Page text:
Screening and Monitoring of Prediabetes

Screening and Monitoring of Prediabetes

Screening for Prediabetes

AACE recommends that all individuals aged ≥30 years who meet any of the clinical risk criteria noted below should be screened for prediabetes or type 2 diabetes mellitus (T2DM).1 The criteria for testing for diabetes in asymptomatic adult individuals are:

  • Testing should be considered in all adults who are overweight (BMI ≥25 kg/m2) and who have ≥1 of the additional risk factors noted below. Note that at-risk BMI levels may be lower in some ethnic groups, such as Asian populations.1-5
  • Additional risk factors:
    • Physical inactivity
    • First-degree relative with diabetes
    • High-risk race/ethnicity (eg, African American, Latino, Native American, Asian American, Pacific Islander)
    • Hypertension (blood pressure>140/90 mmHg or on therapy for hypertension)
    • Increased levels of triglycerides, low concentrations of HDL-C, or both
    • A1C ≥5.5%, IGT, IFG, or metabolic syndrome on previous testing
    • Delivered a baby weighing>9 pounds or patient was previously diagnosed with gestational diabetes mellitus (women)
    • Polycystic ovary syndrome (PCOS) (women)
    • Other clinical conditions associated with insulin resistance (eg, severe obesity, acanthosis nigricans)
    • History of CVD
    • Smoking

If a patient does not meet any of the above criteria, testing for T2DM should begin at age 45 years.2 In the event of normal results, repeat testing at least every 3 years. More frequent testing should be considered depending on risk status and initial results (eg, those with prediabetes should be tested yearly).2

Medications and Prediabetes Risk

Specific medications that increase prediabetes risk include:

  • Anti-depressants: The ongoing use of antidepressant medications may modestly increase the risk of developing prediabetes or T2DM, although the elevation in absolute risk is modest.6
  • Psychotropic agents: Certain treatments for schizophrenia or bipolar disease may increase prediabetes, T2DM, and/or CVD risk. Substantial weight gain has been associated with psychotropic agents, including some antipsychotic medications. These medications are also associated with adiposity-dependent and possibly adiposity-independent changes in insulin sensitivity and lipid metabolism.7 Among the second- and first-generation antipsychotics, respectively, clozapine and olanzapine and thioridazine and chlorpromazine have been associated with an increased risk of T2DM and dyslipidemia.7
  • Human immunodeficiency virus (HIV) treatment: Multiple medications used in the treatment of HIV and its comorbidities have been shown to increase the risk of developing prediabetes or T2DM. Diabetes is 4 times more common in HIV-infected men exposed to highly active anti-retroviral therapy (HAART) vs HIV seronegative men.8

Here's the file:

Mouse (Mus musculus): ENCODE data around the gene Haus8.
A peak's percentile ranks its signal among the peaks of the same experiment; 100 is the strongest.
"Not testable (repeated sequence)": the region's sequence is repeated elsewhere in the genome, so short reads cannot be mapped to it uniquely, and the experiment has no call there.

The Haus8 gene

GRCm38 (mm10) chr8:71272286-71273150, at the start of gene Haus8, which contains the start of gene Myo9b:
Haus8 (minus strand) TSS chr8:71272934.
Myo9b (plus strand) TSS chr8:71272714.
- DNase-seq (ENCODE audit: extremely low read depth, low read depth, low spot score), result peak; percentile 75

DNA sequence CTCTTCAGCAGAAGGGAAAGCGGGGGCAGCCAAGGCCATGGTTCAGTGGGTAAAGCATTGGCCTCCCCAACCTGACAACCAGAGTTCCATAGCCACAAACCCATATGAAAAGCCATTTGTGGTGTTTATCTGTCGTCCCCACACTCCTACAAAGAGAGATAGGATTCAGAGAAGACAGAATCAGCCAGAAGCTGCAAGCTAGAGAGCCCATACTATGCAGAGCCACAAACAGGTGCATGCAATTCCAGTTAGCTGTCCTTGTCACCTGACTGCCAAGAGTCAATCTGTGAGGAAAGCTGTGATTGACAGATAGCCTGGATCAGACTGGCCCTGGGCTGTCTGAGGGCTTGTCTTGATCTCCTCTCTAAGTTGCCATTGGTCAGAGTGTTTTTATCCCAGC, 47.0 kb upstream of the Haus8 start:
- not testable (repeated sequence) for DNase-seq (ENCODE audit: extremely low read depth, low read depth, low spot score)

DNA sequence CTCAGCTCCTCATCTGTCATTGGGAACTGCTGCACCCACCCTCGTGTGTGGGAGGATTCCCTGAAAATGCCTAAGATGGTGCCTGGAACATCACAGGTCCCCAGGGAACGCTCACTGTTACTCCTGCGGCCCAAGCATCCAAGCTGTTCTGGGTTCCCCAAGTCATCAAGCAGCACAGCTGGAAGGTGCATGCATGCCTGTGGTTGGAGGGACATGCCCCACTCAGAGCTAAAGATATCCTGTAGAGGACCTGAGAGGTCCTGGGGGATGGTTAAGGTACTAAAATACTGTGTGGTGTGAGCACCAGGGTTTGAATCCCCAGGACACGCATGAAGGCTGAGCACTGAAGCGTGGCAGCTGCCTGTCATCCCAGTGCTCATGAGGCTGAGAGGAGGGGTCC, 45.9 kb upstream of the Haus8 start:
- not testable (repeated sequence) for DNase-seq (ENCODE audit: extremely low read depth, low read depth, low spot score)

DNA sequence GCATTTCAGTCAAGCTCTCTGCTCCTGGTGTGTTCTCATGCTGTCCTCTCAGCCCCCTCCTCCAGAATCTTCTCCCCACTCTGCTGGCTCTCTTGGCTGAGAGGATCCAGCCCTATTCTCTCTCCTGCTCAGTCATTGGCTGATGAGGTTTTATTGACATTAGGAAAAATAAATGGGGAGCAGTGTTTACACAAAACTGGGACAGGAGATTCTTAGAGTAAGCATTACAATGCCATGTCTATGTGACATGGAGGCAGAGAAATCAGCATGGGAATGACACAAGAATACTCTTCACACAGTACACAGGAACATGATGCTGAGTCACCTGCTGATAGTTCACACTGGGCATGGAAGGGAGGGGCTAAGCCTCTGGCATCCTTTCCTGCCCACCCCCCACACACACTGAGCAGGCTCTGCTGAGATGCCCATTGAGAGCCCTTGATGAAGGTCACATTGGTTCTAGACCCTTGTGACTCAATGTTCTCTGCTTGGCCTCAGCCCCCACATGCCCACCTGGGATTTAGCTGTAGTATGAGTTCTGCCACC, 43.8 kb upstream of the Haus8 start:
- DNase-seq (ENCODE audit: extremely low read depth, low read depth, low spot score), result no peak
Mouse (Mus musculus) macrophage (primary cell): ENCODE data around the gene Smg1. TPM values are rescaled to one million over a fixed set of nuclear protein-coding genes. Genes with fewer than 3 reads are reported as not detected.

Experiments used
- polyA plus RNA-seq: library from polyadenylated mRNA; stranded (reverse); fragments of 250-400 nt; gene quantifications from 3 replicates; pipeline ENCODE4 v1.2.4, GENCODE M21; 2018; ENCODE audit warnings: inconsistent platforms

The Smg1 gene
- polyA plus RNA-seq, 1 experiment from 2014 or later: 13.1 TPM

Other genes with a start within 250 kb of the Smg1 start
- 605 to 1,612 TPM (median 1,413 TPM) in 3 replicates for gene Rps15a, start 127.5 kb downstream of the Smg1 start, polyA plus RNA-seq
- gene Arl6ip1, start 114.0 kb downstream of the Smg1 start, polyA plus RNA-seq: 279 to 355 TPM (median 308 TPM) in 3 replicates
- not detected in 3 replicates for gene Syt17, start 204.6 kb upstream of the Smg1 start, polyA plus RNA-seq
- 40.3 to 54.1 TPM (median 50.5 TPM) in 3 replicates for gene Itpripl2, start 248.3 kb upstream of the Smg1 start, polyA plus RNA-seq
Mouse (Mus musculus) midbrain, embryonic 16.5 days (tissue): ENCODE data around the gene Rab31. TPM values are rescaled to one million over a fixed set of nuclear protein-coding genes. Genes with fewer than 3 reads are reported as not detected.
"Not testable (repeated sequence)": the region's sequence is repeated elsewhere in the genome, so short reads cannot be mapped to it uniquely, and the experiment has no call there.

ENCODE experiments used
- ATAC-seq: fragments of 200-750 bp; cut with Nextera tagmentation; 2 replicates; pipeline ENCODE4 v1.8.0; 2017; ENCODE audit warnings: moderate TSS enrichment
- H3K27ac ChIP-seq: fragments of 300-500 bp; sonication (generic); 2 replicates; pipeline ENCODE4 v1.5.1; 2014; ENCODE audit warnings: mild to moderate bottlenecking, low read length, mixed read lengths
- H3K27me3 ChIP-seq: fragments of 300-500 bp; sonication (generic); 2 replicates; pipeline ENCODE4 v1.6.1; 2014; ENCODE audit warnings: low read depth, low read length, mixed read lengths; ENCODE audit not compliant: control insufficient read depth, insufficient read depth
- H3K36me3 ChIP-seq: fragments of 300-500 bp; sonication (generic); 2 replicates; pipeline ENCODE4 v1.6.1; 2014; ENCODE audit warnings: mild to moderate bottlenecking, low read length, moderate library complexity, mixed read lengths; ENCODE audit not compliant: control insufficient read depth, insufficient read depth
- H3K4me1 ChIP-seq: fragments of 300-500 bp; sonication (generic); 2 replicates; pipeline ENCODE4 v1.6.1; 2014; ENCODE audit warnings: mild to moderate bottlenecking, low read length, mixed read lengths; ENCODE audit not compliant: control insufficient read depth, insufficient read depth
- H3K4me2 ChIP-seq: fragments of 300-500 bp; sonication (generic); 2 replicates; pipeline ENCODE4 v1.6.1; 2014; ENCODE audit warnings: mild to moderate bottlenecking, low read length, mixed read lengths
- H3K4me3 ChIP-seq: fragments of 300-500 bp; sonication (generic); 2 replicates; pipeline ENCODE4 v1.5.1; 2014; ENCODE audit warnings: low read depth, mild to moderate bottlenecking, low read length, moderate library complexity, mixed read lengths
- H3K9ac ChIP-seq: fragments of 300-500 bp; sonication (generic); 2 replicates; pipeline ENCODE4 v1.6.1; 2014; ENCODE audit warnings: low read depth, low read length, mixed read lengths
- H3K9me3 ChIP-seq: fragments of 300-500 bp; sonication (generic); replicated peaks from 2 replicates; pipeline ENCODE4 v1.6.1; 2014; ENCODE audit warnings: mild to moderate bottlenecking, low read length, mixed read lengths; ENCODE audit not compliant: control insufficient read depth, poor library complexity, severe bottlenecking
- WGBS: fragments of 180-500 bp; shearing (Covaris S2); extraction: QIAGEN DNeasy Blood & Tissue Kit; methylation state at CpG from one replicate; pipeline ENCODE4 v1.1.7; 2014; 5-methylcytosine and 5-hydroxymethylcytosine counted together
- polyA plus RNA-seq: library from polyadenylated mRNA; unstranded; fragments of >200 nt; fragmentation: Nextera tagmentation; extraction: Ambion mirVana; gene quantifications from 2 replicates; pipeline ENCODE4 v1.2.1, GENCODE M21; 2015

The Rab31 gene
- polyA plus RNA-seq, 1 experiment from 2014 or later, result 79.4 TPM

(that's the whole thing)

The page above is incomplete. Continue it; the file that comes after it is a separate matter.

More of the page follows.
In a recent study, nucleoside analogs (reverse transcriptase inhibitors; NRTIs), previously believed to not increase metabolic abnormalities, were shown to increase diabetes risk.8 HIV-associated diabetes is also associated with medications used to manage certain comorbid conditions of HIV/AIDS. The antimicrobial pentamidine and megesterol acetate (used as an appetite stimulant) are both possible iatrogenic triggers of HIV-associated diabetes.

Diagnostic Criteria

A diagnosis of prediabetes can be made using IFG/IGT, metabolic syndrome criteria, or A1C values; any of these 3 approaches is acceptable.

IFG/IGT criteria. Prediabetes is identified by IFG (glucose levels 100-125 mg/dL [5.6-6.9 mmol/L])1-3 and/or IGT (glucose levels 140-199 mg/dL [7.8-11 mmol/L]) following a 2-hour 75-g oral glucose tolerance test (OGTT) given in the morning (after an appropriate overnight fast). Before the OGTT test, patients should be receiving adequate carbohydrate intake, should not be physically active during the test, and must not be smokers.3 Note that IGT should be considered a more important risk than IFG.

Metabolic syndrome criteria. The presence of metabolic syndrome, based on National Cholesterol Education Program IV Adult Treatment Panel III (NCEP ATP III) criteria and also known as insulin resistance syndrome, is a prediabetes equivalent.1,3 The San Antonio Heart Study analyzed the risks associated with metabolic syndrome, NCEP risk factor categories, and 2-hour glucose values and found very high risk in patients with both IFG and metabolic syndrome.  Patients with normal fasting glucose levels and metabolic syndrome, as well as those with IFG without metabolic syndrome, were also found to be at increased risk.9 Metabolic syndrome, however, predicts future diabetes better than IFG.1,3 Approximately one-half of patients with IGT meet the NCEP ATP III criteria for the diagnosis of metabolic syndrome.3 Metabolic syndrome criteria are shown in the table below. Three of 5 metabolic syndrome criteria are sufficient for identification; however, recent evidence suggests that even 2 of 5 metabolic syndrome criteria may be adequate.1,3

Table 1. Clinical Identification of Metabolic Syndrome

Clinical Identification of Metabolic Syndrome*10

Risk Factor


Abdominal obesity

Waist circumference†